Jennifer Ronan-Vander Veen is the owner and founder of Sage & Balm – a curated retail outlet for both photography and refinished furniture creations. Her enchanting, nature-inspired photography and unique display methods have been showcased around Guelph and rural Ontario where much of her creativity and inspiration has blossomed. Her signature style in furniture refinishing has allowed her to gain happy customers all over North America. She lives in Guelph with her husband, daughter, and one child on the way.
In an interview, Jennifer speaks with Petra Nyendick, board member with the Guelph Arts Council.
GAC: Jenn, I’ve seen your photographs displayed at galleries around town. I’ve noticed that your subject matter is quite versatile, ranging from nature and still life to architecture and interiors. Is there a particular subject that you find most inspiring?
J R-VV: My general goal is to dig deep to find something beautiful in everything – even things that may not be classically beautiful on the surface or at first glance. My photography is often just how I view the world through my lens, and I find that as I’ve been photographing longer, my tastes change and evolve. But, I must say, that the common thread of what inspires me most and draws me in is atmosphere! I love photographing moody, dark, atmospheric places or things (or taking photos and then editing them to achieve that feel). I think there is great beauty in things that are mysterious, melancholy, abandoned, or gloomy; so I like to highlight what is beautiful there. I’ve often thought about why I might be drawn to the dark side of photography, and I think it has to do with connecting my perspective and experiences in life: I’ve had some painful, traumatic experiences, and I’ve had to shift around my views about life. I’ve had to stare death and hopelessness in the face and still find a way to be a whole, thankful, and happy person somehow. We know most artists use pain as a source of inspiration and fuel…I wouldn’t say I’m that melodramatic; but I do think that even in very dark situations, there is a lesson, and there is beauty, and if we look for it hard enough, or train our eyes to see it, we can find it there.
Many artists strive to capture beauty, as subjective a term as that may be. Beauty can be found in subject matter, but can also exist in different ways such as the relationship between artist and viewer or the materials that are used. I’ve noticed that you take much care in the presentation and framing of your art and often use unique display methods. Does beauty affect your presentation choices? Can you talk about how you choose your framing devices?
Yes, beauty is what I strive for! I want my frames or display methods to enhance and contribute to my photographs in a way that the photo alone cannot do. I think that is part of the art experience: to present something new/inspiring/beautiful. The displays, arguably, make my pieces stand out, as I think the display gives the piece a certain appeal. Because a lot of my art is nature-based, I like to pay homage to nature with my displays, so often I turn to unfinished or interesting found wood to echo the trees in the photographs.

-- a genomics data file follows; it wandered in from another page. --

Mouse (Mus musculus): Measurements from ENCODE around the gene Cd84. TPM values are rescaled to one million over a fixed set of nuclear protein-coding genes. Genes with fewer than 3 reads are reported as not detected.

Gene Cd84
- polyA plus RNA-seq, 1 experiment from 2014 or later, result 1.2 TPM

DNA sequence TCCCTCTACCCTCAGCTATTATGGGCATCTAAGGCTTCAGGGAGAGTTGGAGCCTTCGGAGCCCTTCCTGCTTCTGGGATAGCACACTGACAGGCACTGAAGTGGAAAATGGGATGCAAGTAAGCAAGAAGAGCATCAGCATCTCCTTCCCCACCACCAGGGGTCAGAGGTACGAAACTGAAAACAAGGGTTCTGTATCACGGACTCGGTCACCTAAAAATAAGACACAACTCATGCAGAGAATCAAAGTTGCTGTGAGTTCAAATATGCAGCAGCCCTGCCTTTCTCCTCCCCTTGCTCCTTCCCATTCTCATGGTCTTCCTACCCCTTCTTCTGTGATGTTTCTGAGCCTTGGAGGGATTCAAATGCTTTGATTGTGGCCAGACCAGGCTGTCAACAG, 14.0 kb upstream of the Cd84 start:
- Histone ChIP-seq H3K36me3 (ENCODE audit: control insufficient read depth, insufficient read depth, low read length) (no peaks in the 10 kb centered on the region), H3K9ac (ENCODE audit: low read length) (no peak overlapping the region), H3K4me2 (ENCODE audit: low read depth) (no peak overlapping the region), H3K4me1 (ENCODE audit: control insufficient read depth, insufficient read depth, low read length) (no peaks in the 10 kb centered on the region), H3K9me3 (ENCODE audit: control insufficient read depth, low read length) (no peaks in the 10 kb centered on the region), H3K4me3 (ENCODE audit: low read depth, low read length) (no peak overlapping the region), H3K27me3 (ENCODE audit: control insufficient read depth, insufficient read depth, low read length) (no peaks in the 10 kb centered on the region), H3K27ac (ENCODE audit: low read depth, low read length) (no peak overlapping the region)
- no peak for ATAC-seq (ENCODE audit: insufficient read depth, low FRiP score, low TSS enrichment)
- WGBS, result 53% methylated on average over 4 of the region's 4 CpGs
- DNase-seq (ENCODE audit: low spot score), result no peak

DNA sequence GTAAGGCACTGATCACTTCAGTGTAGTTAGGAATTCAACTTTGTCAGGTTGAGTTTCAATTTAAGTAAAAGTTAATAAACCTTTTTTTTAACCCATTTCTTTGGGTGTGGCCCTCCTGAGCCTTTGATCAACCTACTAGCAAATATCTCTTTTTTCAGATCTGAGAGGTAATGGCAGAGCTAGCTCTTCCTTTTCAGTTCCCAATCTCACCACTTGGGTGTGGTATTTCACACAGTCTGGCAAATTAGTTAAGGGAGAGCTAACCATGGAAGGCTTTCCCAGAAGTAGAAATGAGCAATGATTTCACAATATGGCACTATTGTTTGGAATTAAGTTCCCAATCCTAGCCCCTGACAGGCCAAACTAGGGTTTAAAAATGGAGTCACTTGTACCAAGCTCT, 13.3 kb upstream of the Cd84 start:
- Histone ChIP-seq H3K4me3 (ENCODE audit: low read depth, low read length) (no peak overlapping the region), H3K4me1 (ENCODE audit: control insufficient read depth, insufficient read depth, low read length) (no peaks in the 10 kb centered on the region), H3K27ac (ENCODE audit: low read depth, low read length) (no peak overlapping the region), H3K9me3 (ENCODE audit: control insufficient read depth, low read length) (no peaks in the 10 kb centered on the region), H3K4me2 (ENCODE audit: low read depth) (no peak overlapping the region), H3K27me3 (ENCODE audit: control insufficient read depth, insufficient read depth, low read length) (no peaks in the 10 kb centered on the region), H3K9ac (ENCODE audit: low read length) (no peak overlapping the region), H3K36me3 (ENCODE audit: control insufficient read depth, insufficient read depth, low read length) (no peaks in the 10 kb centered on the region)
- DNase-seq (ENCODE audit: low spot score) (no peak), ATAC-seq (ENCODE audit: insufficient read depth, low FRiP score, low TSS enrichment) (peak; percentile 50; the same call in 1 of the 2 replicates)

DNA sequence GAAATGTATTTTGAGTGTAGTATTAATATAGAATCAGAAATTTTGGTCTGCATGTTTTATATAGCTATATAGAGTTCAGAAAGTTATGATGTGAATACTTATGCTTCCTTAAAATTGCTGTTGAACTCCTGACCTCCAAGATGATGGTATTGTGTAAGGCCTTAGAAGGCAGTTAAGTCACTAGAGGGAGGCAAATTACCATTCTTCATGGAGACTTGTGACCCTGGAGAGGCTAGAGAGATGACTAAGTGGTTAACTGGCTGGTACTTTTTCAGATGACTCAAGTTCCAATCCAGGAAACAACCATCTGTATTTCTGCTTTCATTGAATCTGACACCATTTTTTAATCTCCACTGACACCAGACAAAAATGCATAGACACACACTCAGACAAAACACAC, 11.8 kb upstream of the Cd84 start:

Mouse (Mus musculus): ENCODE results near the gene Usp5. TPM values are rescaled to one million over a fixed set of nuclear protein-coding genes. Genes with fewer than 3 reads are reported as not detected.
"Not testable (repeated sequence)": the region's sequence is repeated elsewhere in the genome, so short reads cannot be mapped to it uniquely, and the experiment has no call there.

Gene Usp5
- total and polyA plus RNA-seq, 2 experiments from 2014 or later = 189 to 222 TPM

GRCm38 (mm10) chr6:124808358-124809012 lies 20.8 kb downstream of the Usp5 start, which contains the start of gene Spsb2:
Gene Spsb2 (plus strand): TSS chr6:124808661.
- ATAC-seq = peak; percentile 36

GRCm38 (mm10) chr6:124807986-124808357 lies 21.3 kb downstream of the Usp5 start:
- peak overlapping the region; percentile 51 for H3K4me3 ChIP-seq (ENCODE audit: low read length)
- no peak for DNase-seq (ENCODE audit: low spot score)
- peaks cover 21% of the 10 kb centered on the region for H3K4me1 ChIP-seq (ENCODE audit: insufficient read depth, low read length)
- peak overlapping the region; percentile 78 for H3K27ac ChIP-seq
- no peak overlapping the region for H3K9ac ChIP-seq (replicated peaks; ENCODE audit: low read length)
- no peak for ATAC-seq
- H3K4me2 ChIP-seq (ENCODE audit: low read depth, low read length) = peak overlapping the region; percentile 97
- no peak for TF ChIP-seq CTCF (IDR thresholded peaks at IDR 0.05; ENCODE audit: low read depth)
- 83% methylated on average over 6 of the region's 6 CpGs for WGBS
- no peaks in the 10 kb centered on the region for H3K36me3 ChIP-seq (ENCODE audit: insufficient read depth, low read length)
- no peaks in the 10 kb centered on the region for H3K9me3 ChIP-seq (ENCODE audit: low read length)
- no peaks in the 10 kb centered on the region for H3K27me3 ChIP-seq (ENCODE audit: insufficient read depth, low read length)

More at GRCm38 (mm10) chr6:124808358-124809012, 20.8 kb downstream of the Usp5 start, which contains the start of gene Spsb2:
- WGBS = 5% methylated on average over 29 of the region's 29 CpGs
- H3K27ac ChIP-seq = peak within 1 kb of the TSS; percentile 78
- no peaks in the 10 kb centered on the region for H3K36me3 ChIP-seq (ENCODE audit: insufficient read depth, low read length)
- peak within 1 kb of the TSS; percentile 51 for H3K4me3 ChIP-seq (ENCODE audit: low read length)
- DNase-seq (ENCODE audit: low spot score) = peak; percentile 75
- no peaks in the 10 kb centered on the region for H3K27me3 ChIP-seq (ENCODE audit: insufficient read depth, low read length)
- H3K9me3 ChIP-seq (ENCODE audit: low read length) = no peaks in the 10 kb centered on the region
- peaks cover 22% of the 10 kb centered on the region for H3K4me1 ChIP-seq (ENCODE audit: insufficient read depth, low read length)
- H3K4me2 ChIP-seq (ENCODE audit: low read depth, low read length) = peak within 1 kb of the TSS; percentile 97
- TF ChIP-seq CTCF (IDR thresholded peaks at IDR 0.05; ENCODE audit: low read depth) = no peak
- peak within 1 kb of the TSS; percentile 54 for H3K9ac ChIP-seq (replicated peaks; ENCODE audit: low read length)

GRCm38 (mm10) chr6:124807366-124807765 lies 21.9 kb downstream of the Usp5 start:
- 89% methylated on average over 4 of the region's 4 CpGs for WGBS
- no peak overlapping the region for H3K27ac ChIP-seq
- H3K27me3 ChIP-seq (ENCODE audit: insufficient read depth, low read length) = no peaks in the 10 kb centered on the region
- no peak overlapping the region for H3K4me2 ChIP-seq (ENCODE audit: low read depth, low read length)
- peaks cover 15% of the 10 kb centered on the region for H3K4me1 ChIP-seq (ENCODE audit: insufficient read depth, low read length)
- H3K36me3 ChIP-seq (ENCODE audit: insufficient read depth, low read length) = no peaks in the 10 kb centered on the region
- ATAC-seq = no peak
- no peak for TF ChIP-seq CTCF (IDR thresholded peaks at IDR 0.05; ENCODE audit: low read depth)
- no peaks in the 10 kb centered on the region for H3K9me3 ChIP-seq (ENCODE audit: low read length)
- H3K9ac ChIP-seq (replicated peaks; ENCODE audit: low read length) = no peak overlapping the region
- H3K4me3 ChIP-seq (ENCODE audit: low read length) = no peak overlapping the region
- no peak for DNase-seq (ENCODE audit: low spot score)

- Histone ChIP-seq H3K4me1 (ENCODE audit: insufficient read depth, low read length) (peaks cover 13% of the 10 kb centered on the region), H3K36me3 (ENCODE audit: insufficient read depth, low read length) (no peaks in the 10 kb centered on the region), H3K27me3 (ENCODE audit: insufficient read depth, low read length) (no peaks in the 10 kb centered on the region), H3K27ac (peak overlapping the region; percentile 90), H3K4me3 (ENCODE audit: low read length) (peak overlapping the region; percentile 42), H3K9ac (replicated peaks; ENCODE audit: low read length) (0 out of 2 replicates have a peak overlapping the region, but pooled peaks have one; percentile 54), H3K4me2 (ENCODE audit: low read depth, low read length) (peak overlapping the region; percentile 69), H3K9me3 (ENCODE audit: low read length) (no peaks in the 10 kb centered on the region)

I think both your photos AND your frames make your work unique! When you work as a commercial photographer, do you find that you are limited in your creative choices?
Thank you! I don’t do any commercial work, as I am completely freelance! That does mean I have more control over the creative process. I imagine that commercial or contract work would still allow the manifestation of creativity.
While I was looking at your work on the Web, I noticed you also recondition furniture! Can you tell us a little about that?
Sure! Sage & Balm is a twofold business where half is dedicated to photography, and the other to home decor (my two favourite things!) I have two types of customers in respect to the furniture side of business: those who visit my Etsy e-commerce shop to buy ready-made pieces; and those who request custom orders for their own existing furniture pieces.
I really enjoy transforming and restoring antiques or vintage furniture in particular, since these pieces are almost always solid wood and have stood the test of time with their excellent construction. They are naturally high quality and they usually have very appealing woodwork or shapes. I think a lot of people have realized that the cheap, particle board furniture of modern invention has a short lifespan, and now people are turning to refinished or restored vintage or antique pieces. I’ve been refinishing furniture for about 8-9 years and my mother did the same thing! The “shabby chic/cottage style or flea market styles” that are so popular now are really just experiencing a come back, since these styles have been around for decades. I find refinishing furniture very enjoyable. It provides me with a different outlet to express my creativity.
Thank you for the interview, Jennifer!
Do you have any upcoming exhibitions or is there a way the public can view your work online?
I have a photography exhibition coming up at the Albion Hotel, July 15 – August 26, 2018. My work will be on display and available for purchase. I may only partake in that show this year since I am expecting my second child in October. So no festivals or markets this year!